• During: Think in terms of positivity ratios. 3 to l is the magic number. For every three instances of feeling gratitude, interest or contentment, people who experience only one instance of anger, guilt or embarrassment usually flourish.
  • After: This involves the the self-talk that occurs after an experience. Salespeople with an optimistic explanatory style, who saw rejections as temporary rather than permanent, specific rather than universal, are better at moving others.

Clarity is "the capacity to make sense of murky situations." To create clarity, you first need to find the right problems to solve, then find the right frame for the problem. Every problem needs a contrast, so ask yourself the question: “compared to what?” Finally, you need to find an "off-ramp," which Pink defines as providing a clear directive for people to act.

Beyond the Elevator Pitch

Pink argues that even pitching is changing, depending on the idea, the locale and the person being pitched. A single, one-size-fits-all elevator pitch is no longer relevant. Instead, Pink suggests having six different pitches.

  • The one-word pitch: One word can connect with others. For example, what technology company do you think of when you hear the word “Search”? What credit card company comes to mind when you hear the word “Priceless”?
  • The question pitch: Ronald Reagan’s effective use of the question during the 1980 election has become a classic of the question pitch, “Are you better off now than you were four years ago?"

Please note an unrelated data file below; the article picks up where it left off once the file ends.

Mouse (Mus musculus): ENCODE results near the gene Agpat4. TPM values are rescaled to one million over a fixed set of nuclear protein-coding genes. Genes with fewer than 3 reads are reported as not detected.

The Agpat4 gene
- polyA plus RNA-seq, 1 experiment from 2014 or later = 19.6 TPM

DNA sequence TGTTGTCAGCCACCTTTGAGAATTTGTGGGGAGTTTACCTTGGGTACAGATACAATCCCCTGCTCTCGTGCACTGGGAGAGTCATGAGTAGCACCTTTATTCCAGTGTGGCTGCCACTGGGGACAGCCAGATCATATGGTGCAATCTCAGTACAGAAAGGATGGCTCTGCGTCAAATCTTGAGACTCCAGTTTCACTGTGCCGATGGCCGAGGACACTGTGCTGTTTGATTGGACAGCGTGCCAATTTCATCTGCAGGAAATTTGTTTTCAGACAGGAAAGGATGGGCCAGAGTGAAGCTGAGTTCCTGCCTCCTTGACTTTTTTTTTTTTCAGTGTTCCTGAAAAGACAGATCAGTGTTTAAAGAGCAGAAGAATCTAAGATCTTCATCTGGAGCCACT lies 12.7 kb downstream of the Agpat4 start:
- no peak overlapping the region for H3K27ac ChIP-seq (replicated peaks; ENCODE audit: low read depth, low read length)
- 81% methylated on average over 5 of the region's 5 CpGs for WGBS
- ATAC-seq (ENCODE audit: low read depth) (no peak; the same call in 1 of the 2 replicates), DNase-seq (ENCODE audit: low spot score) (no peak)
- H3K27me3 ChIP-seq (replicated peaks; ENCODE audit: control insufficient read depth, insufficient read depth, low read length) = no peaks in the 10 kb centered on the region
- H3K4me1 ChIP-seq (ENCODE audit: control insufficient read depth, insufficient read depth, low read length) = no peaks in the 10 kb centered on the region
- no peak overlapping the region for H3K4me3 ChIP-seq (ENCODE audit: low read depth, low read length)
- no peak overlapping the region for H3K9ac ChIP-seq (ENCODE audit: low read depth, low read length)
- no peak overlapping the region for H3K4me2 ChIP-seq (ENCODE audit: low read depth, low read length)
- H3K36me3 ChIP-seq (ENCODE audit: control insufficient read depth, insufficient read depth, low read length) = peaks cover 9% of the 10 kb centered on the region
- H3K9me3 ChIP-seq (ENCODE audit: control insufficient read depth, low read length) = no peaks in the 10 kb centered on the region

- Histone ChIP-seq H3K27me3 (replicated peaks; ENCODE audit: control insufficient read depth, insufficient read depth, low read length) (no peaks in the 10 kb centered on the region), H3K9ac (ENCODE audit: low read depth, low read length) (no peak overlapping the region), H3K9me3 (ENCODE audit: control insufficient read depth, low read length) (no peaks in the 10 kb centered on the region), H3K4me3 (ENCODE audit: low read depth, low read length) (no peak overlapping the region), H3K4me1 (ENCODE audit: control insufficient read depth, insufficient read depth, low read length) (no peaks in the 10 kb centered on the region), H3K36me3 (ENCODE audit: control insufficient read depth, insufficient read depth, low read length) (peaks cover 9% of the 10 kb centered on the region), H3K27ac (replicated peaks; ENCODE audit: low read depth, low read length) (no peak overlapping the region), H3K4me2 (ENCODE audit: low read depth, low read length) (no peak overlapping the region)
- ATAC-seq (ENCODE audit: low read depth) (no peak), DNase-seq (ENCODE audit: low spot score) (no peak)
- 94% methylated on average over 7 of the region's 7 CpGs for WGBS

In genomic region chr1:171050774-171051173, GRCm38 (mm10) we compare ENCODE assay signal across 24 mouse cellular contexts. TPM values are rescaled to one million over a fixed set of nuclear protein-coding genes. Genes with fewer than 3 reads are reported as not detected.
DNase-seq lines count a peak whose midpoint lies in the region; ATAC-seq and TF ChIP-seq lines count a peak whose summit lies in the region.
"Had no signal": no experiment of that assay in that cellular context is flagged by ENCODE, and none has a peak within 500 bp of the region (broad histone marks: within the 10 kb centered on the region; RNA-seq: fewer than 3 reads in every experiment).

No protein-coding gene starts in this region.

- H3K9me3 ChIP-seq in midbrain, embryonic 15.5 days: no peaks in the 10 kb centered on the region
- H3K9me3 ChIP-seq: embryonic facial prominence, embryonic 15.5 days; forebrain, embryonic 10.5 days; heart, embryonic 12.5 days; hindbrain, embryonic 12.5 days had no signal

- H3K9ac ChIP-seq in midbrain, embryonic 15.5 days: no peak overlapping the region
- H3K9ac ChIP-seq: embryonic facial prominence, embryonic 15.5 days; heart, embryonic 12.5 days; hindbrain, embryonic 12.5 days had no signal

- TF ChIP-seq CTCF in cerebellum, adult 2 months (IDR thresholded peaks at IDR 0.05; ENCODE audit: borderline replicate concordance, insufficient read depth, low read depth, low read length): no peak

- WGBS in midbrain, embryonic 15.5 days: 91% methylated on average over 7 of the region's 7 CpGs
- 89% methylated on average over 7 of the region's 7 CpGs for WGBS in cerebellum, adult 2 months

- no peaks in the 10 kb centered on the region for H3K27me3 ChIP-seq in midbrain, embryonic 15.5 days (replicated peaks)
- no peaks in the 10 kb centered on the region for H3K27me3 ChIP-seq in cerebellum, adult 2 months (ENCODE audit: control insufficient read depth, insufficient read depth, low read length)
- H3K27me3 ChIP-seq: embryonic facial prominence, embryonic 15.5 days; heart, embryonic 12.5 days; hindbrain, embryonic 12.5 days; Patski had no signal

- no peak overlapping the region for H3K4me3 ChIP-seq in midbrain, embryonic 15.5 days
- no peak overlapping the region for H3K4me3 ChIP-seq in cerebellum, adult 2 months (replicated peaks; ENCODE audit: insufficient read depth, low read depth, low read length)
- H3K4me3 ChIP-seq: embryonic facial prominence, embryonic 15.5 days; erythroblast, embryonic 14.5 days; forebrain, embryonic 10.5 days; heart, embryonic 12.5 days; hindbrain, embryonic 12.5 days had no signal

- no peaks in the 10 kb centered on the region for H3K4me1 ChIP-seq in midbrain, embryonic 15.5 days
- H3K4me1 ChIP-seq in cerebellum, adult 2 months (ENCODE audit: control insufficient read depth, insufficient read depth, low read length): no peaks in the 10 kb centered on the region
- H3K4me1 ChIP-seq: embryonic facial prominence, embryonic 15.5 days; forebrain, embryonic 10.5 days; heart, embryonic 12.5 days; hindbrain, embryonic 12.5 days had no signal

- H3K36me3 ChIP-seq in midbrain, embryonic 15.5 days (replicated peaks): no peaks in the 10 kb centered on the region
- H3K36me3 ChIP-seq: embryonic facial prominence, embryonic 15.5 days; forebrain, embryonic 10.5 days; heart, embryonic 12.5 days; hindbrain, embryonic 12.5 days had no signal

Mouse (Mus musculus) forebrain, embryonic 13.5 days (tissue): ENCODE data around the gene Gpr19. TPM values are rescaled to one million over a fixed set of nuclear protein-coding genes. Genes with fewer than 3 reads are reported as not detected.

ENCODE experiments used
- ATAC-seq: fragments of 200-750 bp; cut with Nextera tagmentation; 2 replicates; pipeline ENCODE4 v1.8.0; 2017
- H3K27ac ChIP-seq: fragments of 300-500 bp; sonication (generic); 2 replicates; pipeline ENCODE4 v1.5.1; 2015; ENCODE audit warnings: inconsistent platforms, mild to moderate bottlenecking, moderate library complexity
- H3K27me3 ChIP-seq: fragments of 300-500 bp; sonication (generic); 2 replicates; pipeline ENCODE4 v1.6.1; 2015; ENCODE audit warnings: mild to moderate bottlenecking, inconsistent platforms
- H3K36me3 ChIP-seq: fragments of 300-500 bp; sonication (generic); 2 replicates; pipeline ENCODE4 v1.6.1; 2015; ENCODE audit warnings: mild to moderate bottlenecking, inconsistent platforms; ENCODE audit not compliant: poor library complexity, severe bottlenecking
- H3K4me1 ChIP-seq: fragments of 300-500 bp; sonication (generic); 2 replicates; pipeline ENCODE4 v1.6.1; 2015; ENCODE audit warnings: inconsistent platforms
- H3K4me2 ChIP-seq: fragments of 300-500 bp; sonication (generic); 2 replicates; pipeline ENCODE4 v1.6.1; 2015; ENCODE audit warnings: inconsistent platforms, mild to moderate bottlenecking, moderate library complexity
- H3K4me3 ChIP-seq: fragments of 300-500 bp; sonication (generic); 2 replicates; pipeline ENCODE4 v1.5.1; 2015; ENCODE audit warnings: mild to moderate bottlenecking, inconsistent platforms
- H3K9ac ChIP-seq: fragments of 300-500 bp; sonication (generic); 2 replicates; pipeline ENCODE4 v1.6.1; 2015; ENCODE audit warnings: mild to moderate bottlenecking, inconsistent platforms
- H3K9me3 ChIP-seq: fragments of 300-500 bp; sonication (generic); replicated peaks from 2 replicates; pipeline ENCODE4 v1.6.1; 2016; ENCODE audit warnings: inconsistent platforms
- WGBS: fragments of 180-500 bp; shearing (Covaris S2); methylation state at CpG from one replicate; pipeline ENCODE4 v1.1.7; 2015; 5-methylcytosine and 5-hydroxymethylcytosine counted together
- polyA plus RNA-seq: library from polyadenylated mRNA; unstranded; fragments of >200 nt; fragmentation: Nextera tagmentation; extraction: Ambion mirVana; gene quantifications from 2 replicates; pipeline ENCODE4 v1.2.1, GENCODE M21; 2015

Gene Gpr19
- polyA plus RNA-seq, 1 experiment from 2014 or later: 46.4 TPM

• The rhyming pitch: Johnnie Cochran’s use of this sentence in the OJ. Simpson trial: “If it doesn’t fit ... you must acquit.”
  • The subject line pitch: Your email subject line should be either obviously useful, mysteriously intriguing or ultra-specific.
  • The Twitter pitch: University of Iowa Tippie College of Business used a 140-character contest to award a scholarship package. The winner? A haiku: “Globally minded/Innovative and drive/Tippie can sharpen."
  • The Pixar pitch: A six-sentence format that’s led to Pixar’s most successful films: Once upon a time there was_____. Every day, _____. One day _____. Because of that, _____. Because of that, _____. Until finally _____.

Improvise and Serve

Pink concludes To Sell Is Human with an emphasis on the "human" aspect, arguing that learning the skills of an improvisational actor can radically increase your ability to move others. In other words, if you train your ears to listen for both explicit and non-explicit offers, if you respond to others with “Yes and,” and if you always try to make your counterpart look good, possibilities will emerge.

Sales and non-sales selling are ultimately about service, Pink maintains. At its best, moving people can achieve something greater than merely an exchange of resources. That’s most likely to happen when you do two things: Make it personal, and make it purposeful.

In the end, selling is about moving others. And moving others doesn’t require that we neglect these nobler aspects of our nature. Today it demands that we embrace them. It begins and ends by remembering that to sell is human.

Read more sales and marketing articles.

Photo: Thinkstock 

Strategic Facilitation & Ideation, MatthewEMay.com